TUESDAY SEEMED to bring a crucial victory in the contest between President Trump and the democratic institutions he attacks. Commerce Secretary Wilbur Ross said the administration would abandon plans to ask a question on the 2020 Census about people’s citizenship status. After the Supreme Court repudiated Mr. Ross’s “contrived” explanation for asking the question, the addition of which would help Republicans in divvying up political representation, there would not be enough time for the administration to pursue its legal case and print census forms on time. So the Commerce Department decided to surrender and proceed with the printing.

Then Mr. Trump threw a temper tantrum. “The News Reports about the Department of Commerce dropping its quest to put the Citizenship Question on the Census is incorrect or, to state it differently, FAKE!” he tweeted Wednesday. “We are absolutely moving forward, as we must, because of the importance of the answer to this question.”

Government officials quickly reversed course, telling a Maryland judge they “have been instructed to examine whether there is a path forward, consistent with the Supreme Court’s decision that would allow us to include the citizenship question on the census,” according to Assistant Attorney General Joseph Hunt. The Justice Department would seek expedited Supreme Court review if the Trump administration could establish some better reason to ask the question — one, presumably, that did not drip with bad faith like the last one.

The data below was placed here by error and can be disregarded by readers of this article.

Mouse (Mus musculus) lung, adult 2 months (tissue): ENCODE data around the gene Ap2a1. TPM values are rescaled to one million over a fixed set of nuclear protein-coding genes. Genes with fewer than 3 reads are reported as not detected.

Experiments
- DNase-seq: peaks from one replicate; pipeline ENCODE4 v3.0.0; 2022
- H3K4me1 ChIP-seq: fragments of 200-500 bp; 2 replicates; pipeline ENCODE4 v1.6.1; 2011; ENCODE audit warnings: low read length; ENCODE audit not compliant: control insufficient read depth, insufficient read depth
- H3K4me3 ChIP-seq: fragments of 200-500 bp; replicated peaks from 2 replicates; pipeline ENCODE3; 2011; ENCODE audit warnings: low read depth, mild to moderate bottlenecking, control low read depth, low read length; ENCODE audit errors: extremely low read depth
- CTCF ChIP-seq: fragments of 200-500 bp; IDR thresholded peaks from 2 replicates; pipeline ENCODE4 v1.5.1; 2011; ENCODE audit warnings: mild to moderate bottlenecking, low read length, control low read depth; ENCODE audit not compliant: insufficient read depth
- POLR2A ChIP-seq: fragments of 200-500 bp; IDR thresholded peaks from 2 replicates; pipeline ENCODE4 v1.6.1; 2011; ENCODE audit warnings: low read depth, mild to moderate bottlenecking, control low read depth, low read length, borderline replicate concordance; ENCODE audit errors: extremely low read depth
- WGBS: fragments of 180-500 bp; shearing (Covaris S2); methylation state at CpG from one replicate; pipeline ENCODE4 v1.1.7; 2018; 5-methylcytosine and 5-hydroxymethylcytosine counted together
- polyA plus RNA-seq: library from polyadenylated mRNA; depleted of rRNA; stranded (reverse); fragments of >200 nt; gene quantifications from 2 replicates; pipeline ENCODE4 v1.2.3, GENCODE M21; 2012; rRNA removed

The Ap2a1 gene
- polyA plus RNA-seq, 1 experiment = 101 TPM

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Good luck. At this point, the justices could not forget that the administration lied about its reasons for adding the question. What are the real reasons?

The rhetoric of Mr. Trump and his allies suggests they are motivated by the anti-immigrant fervor that has increasingly gripped the Republican Party. Yet federal law guarantees that census responses are strictly confidential. In other words, the president could not use the decennial census to crack down on illegal immigrants. The real value for Republicans lies in how the change would help them manipulate the electoral system for partisan gain.

The added question would, first, discourage immigrants worried their responses would not be kept secret from returning their forms. This would depress the count in areas of the country that tend to elect Democrats, reducing the political representation they would be due and cutting the federal funding they would get. Down the road, states could also use census citizenship data to reformulate how political district maps are drawn, so that they are based on their eligible voter population rather than their total population, as all are now. This, too, would help Republicans.

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Of all the things the federal government does, the census must be a nonpartisan exercise with these overriding goals in mind: figuring out how many people are in the country and where they are. The courts rightly decided to defend it against a partisan Trump administration assault. U.S. District Judge Jesse Furman wrote a careful, detailed evisceration of the decision to add the question. That teed up Chief Justice John G. Roberts Jr. to erect some guardrails around this wayward president. Mr. Trump should listen to the wiser voices in his administration and finally surrender in his quest to warp the census.

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